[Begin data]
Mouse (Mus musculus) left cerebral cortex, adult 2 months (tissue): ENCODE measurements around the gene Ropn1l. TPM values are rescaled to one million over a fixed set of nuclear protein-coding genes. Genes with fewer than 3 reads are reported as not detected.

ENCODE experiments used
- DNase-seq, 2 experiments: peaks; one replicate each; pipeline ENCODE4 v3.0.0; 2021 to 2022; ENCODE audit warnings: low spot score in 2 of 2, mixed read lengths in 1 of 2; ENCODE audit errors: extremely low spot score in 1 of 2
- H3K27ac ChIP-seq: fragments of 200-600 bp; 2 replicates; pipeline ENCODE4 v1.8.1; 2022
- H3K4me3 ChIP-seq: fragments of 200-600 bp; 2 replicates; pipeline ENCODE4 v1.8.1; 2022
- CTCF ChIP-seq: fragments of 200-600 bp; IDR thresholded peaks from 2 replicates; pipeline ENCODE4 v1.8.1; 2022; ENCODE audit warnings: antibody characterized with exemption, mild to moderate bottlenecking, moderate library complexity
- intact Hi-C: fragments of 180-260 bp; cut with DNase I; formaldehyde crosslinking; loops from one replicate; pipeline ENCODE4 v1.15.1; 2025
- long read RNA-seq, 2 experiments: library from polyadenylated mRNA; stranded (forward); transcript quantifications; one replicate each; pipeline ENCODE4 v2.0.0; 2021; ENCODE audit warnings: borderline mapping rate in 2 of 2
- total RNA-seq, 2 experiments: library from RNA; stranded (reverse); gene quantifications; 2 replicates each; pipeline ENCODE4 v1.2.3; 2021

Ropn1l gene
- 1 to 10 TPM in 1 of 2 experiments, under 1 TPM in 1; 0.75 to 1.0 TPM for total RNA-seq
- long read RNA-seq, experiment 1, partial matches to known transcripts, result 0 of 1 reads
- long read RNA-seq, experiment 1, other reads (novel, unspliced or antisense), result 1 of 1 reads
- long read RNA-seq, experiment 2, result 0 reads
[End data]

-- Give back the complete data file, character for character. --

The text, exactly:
Mouse (Mus musculus) left cerebral cortex, adult 2 months (tissue): ENCODE measurements around the gene Ropn1l. TPM values are rescaled to one million over a fixed set of nuclear protein-coding genes. Genes with fewer than 3 reads are reported as not detected.

ENCODE experiments used
- DNase-seq, 2 experiments: peaks; one replicate each; pipeline ENCODE4 v3.0.0; 2021 to 2022; ENCODE audit warnings: low spot score in 2 of 2, mixed read lengths in 1 of 2; ENCODE audit errors: extremely low spot score in 1 of 2
- H3K27ac ChIP-seq: fragments of 200-600 bp; 2 replicates; pipeline ENCODE4 v1.8.1; 2022
- H3K4me3 ChIP-seq: fragments of 200-600 bp; 2 replicates; pipeline ENCODE4 v1.8.1; 2022
- CTCF ChIP-seq: fragments of 200-600 bp; IDR thresholded peaks from 2 replicates; pipeline ENCODE4 v1.8.1; 2022; ENCODE audit warnings: antibody characterized with exemption, mild to moderate bottlenecking, moderate library complexity
- intact Hi-C: fragments of 180-260 bp; cut with DNase I; formaldehyde crosslinking; loops from one replicate; pipeline ENCODE4 v1.15.1; 2025
- long read RNA-seq, 2 experiments: library from polyadenylated mRNA; stranded (forward); transcript quantifications; one replicate each; pipeline ENCODE4 v2.0.0; 2021; ENCODE audit warnings: borderline mapping rate in 2 of 2
- total RNA-seq, 2 experiments: library from RNA; stranded (reverse); gene quantifications; 2 replicates each; pipeline ENCODE4 v1.2.3; 2021

Ropn1l gene
- 1 to 10 TPM in 1 of 2 experiments, under 1 TPM in 1; 0.75 to 1.0 TPM for total RNA-seq
- long read RNA-seq, experiment 1, partial matches to known transcripts, result 0 of 1 reads
- long read RNA-seq, experiment 1, other reads (novel, unspliced or antisense), result 1 of 1 reads
- long read RNA-seq, experiment 2, result 0 reads